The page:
Over-the-counter (OTC) drugs are medicines sold directly to a consumer without a prescription from a healthcare professional, as compared to prescription drugs, which may be sold only to consumers possessing a valid prescription. In many countries, OTC drugs are selected by a regulatory agency to ensure that they are ingredients that are safe and effective when used without a physician’s care. OTC drugs are usually regulated by active pharmaceutical ingredients (APIs), not final products. By regulating APIs instead of specific drug formulations, governments allow manufacturers freedom to formulate ingredients, or combinations of ingredients, into proprietary mixtures.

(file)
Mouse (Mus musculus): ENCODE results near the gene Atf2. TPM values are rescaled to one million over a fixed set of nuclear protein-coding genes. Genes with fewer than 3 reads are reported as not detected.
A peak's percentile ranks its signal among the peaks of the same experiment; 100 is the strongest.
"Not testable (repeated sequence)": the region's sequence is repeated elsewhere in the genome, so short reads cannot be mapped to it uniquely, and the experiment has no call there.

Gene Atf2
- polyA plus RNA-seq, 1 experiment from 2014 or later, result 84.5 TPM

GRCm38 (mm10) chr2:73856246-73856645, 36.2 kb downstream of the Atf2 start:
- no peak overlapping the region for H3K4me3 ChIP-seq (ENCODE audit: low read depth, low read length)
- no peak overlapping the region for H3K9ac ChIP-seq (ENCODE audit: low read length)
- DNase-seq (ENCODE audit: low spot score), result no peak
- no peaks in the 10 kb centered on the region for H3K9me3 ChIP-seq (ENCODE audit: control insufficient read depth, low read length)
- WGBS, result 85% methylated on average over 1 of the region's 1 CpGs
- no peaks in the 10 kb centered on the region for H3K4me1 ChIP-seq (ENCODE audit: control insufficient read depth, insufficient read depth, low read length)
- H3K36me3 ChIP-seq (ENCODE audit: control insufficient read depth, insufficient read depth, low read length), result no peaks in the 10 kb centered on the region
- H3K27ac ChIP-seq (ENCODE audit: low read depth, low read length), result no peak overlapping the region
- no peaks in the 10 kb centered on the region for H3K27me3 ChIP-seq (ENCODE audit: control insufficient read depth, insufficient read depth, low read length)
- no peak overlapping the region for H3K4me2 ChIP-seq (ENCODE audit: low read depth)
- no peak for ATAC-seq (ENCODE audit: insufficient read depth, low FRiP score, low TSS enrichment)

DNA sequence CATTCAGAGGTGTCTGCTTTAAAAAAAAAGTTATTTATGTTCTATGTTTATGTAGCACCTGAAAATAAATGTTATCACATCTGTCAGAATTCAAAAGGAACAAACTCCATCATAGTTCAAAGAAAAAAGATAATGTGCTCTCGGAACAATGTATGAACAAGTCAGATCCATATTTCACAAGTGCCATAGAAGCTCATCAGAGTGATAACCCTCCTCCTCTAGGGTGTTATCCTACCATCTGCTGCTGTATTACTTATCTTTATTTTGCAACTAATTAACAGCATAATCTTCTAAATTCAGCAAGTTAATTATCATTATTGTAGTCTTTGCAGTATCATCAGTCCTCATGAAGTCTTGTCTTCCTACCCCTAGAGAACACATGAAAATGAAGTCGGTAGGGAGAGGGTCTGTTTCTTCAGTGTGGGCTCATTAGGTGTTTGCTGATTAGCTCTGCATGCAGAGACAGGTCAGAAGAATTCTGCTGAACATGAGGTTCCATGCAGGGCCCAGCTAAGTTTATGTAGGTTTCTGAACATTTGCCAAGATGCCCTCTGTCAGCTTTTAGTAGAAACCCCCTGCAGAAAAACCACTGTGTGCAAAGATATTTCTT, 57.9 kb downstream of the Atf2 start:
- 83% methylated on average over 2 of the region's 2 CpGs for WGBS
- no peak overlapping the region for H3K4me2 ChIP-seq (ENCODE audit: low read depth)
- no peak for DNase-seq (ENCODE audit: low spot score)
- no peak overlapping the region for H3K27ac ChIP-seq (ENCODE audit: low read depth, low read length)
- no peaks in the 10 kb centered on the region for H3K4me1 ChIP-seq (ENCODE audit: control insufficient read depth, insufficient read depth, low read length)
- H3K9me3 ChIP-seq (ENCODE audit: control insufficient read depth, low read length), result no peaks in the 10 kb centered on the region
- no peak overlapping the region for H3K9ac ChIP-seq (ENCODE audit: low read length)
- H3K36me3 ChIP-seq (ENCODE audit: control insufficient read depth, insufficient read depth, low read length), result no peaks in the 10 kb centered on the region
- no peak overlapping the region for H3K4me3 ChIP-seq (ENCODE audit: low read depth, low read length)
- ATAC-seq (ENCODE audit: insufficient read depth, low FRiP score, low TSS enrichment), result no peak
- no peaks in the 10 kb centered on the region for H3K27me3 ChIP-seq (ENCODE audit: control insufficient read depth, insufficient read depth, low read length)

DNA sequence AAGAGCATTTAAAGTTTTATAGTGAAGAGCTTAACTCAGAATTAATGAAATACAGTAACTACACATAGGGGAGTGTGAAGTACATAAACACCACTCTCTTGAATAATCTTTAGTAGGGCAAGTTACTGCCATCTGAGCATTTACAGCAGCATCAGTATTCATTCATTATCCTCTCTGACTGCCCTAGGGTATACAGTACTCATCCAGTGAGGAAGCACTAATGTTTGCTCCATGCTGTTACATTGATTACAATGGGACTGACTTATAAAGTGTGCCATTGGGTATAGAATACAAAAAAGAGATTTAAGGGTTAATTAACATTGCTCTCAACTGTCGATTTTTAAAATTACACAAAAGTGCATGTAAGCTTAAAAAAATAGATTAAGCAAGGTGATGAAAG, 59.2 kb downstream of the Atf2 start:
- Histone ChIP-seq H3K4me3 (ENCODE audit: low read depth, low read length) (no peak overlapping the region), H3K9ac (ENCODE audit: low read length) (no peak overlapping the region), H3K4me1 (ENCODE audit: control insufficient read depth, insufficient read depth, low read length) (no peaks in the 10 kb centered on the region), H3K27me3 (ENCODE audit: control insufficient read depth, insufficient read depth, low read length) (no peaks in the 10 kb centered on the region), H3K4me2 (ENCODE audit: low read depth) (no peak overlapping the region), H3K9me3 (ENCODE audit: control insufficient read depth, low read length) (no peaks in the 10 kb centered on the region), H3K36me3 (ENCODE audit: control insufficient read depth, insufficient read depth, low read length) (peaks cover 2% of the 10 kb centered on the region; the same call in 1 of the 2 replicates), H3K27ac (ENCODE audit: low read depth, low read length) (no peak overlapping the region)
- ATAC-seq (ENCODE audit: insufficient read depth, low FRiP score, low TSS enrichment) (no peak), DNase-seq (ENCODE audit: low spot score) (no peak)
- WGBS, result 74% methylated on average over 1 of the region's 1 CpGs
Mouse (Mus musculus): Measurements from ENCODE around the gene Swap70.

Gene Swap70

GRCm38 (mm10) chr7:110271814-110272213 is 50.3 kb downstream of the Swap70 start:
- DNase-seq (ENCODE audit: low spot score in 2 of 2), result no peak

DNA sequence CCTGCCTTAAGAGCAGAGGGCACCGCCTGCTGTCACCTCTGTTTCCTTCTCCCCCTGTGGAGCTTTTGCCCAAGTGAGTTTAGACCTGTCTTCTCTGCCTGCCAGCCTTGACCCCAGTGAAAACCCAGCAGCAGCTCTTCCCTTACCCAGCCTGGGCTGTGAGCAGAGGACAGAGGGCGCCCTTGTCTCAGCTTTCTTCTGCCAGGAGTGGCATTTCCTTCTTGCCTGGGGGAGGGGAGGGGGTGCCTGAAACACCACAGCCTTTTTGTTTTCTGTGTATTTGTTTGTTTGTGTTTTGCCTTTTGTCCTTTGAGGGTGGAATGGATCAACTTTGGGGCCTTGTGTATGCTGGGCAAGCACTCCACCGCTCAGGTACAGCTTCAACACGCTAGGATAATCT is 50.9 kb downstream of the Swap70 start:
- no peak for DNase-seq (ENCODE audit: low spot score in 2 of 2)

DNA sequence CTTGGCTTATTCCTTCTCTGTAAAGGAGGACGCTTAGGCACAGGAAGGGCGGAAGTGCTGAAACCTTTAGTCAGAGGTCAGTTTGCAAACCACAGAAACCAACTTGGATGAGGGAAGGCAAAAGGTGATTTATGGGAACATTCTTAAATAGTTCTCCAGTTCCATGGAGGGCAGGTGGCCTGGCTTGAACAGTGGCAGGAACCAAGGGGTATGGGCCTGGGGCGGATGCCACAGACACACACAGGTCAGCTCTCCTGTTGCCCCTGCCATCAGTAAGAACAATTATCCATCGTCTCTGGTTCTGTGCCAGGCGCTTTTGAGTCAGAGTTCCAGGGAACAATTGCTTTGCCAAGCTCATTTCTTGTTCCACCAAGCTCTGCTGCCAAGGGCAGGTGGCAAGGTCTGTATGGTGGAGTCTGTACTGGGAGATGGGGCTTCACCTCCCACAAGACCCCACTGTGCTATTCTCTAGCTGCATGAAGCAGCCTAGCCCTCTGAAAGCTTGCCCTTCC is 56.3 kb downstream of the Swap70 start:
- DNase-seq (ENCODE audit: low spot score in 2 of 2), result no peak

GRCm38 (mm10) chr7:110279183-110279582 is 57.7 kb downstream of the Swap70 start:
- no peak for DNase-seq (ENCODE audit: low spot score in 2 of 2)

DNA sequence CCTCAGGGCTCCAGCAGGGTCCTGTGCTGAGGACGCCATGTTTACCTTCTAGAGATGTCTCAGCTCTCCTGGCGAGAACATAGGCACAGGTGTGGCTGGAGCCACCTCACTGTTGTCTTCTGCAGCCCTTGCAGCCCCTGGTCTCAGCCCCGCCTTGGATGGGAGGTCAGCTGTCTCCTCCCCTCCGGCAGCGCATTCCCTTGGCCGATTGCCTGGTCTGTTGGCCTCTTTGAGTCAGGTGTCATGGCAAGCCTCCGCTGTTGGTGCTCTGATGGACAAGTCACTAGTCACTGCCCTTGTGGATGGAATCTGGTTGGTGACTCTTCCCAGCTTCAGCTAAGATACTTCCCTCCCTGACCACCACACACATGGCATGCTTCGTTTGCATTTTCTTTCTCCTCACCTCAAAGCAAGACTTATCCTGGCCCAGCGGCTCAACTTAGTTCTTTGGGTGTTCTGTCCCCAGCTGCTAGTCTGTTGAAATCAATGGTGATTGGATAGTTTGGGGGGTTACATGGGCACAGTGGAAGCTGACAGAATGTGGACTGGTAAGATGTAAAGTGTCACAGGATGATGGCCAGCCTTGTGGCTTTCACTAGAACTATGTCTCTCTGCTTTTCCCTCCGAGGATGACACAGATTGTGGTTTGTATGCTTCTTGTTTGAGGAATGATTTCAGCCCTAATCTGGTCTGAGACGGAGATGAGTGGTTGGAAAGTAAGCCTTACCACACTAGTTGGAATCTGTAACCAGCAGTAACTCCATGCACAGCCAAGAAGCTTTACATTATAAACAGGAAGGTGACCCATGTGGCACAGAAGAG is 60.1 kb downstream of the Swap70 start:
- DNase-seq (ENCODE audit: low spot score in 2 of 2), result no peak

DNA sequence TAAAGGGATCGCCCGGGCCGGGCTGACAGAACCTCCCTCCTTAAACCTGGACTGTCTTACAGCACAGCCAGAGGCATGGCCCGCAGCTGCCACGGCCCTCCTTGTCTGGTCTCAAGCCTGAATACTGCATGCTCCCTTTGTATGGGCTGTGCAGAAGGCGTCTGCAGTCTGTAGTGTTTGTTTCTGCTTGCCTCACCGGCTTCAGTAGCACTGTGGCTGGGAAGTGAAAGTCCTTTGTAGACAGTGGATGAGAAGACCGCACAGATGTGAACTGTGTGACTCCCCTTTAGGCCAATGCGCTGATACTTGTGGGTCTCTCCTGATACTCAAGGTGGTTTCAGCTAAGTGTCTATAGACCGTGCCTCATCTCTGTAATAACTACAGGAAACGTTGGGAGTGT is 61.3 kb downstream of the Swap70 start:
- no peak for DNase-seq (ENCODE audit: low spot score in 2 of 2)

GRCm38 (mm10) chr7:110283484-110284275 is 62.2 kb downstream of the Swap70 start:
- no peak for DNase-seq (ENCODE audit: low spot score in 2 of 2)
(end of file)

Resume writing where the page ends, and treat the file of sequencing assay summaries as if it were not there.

OTC advertising in USA is regulated by Federal Trade Comission and not FDA as for prescribed medicines. The FDA requires that OTC products are labeled with an approved “Drug Facts” label to educate consumers about their medications. These labels comply to a standard format and are intended to be easy for typical consumers to understand. Drug Facts labels include information on the product’s active ingredient(s), indications and purpose, safety warnings, directions for use, and inactive ingredients.